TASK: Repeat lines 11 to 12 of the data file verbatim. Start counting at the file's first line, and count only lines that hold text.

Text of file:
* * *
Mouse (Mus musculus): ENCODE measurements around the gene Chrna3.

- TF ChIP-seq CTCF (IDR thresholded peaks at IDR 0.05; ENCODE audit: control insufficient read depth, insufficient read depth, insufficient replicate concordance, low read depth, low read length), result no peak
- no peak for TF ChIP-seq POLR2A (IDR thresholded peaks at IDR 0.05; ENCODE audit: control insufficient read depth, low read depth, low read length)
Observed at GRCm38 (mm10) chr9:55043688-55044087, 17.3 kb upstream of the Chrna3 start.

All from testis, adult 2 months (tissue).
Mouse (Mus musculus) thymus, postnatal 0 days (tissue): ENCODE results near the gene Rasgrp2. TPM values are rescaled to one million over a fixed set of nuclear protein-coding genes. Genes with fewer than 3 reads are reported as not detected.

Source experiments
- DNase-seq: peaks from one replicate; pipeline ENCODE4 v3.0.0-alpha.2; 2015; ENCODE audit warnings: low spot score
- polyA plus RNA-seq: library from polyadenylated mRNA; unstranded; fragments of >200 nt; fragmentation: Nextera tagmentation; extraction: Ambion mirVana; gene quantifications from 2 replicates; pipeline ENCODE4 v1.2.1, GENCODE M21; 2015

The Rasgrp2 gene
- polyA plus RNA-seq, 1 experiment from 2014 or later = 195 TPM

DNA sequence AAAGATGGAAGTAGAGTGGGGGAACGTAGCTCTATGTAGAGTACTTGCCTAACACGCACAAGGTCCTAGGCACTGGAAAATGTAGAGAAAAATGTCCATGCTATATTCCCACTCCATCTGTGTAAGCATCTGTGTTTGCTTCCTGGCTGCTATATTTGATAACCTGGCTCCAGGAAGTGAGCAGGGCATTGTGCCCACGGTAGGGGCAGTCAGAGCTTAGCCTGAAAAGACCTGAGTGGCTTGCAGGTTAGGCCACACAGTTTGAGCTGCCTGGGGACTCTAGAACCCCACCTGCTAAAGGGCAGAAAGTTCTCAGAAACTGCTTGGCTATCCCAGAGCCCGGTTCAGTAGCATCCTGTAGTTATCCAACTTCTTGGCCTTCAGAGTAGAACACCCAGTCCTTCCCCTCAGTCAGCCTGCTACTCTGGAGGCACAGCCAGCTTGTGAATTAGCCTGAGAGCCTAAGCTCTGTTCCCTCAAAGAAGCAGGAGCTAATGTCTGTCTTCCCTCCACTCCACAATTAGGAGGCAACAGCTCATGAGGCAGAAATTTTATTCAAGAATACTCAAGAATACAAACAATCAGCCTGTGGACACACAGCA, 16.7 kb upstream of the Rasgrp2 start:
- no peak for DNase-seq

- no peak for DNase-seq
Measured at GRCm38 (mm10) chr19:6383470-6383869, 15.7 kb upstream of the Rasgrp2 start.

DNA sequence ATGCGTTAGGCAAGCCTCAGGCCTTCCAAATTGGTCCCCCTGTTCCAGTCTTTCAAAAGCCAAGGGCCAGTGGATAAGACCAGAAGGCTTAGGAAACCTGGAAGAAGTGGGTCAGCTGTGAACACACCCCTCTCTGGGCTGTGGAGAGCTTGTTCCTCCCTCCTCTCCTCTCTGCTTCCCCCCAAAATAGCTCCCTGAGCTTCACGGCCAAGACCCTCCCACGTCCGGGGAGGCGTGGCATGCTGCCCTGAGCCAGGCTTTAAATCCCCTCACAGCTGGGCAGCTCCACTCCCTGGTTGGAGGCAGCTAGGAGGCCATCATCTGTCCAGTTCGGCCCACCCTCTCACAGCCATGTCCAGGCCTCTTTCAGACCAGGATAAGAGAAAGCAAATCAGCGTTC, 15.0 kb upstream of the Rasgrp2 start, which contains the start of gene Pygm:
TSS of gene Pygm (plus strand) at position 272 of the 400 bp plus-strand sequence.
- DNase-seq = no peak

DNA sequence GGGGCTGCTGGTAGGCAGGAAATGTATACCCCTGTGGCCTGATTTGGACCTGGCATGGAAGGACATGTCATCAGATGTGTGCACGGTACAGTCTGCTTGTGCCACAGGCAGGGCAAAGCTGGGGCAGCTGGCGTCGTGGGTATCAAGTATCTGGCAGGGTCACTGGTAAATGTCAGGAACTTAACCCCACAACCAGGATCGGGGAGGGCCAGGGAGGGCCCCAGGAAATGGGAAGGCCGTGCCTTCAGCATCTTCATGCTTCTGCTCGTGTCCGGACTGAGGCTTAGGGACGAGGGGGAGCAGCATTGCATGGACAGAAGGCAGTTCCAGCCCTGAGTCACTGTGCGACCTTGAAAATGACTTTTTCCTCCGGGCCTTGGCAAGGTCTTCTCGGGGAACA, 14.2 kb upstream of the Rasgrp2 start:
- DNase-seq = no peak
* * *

- polyA plus RNA-seq, 1 experiment from 2014 or later = 195 TPM

DNA sequence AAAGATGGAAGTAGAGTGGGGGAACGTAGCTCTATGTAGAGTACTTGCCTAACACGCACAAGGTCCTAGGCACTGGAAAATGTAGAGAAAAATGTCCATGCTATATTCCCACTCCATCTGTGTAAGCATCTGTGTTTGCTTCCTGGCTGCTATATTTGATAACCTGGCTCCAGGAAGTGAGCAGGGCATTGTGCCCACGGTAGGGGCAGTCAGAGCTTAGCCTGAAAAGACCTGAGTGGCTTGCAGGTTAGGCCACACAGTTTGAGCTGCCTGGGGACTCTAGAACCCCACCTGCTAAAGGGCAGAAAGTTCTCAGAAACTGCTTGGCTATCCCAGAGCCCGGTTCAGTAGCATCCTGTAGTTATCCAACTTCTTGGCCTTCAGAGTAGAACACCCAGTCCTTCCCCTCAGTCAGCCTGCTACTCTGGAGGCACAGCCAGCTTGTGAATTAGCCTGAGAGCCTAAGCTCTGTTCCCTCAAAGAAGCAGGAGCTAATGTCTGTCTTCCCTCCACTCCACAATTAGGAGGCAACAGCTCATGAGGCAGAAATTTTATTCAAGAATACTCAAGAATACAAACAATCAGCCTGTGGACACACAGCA, 16.7 kb upstream of the Rasgrp2 start: